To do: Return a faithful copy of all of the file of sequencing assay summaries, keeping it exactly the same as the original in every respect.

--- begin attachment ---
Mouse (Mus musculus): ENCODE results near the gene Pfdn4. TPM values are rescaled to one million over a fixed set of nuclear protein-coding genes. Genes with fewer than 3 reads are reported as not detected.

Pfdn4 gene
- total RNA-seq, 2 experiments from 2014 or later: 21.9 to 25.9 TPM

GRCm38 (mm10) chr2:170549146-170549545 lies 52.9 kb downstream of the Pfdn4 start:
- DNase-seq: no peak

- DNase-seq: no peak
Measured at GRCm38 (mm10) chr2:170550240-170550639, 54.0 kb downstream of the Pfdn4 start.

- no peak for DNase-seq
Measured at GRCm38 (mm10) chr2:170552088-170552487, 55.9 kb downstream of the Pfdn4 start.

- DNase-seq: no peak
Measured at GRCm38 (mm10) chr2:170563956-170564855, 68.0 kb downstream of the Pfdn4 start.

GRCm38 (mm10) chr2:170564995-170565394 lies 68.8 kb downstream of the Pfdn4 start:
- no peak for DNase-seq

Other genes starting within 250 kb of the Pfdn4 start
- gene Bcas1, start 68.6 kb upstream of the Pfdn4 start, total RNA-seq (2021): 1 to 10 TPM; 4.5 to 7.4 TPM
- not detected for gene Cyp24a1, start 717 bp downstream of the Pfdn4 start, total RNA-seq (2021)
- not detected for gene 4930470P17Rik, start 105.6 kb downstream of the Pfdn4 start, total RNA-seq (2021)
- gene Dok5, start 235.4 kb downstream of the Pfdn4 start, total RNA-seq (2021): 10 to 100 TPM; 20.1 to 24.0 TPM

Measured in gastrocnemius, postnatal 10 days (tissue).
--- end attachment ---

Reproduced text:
Mouse (Mus musculus): ENCODE results near the gene Pfdn4. TPM values are rescaled to one million over a fixed set of nuclear protein-coding genes. Genes with fewer than 3 reads are reported as not detected.

Pfdn4 gene
- total RNA-seq, 2 experiments from 2014 or later: 21.9 to 25.9 TPM

GRCm38 (mm10) chr2:170549146-170549545 lies 52.9 kb downstream of the Pfdn4 start:
- DNase-seq: no peak

- DNase-seq: no peak
Measured at GRCm38 (mm10) chr2:170550240-170550639, 54.0 kb downstream of the Pfdn4 start.

- no peak for DNase-seq
Measured at GRCm38 (mm10) chr2:170552088-170552487, 55.9 kb downstream of the Pfdn4 start.

- DNase-seq: no peak
Measured at GRCm38 (mm10) chr2:170563956-170564855, 68.0 kb downstream of the Pfdn4 start.

GRCm38 (mm10) chr2:170564995-170565394 lies 68.8 kb downstream of the Pfdn4 start:
- no peak for DNase-seq

Other genes starting within 250 kb of the Pfdn4 start
- gene Bcas1, start 68.6 kb upstream of the Pfdn4 start, total RNA-seq (2021): 1 to 10 TPM; 4.5 to 7.4 TPM
- not detected for gene Cyp24a1, start 717 bp downstream of the Pfdn4 start, total RNA-seq (2021)
- not detected for gene 4930470P17Rik, start 105.6 kb downstream of the Pfdn4 start, total RNA-seq (2021)
- gene Dok5, start 235.4 kb downstream of the Pfdn4 start, total RNA-seq (2021): 10 to 100 TPM; 20.1 to 24.0 TPM

Measured in gastrocnemius, postnatal 10 days (tissue).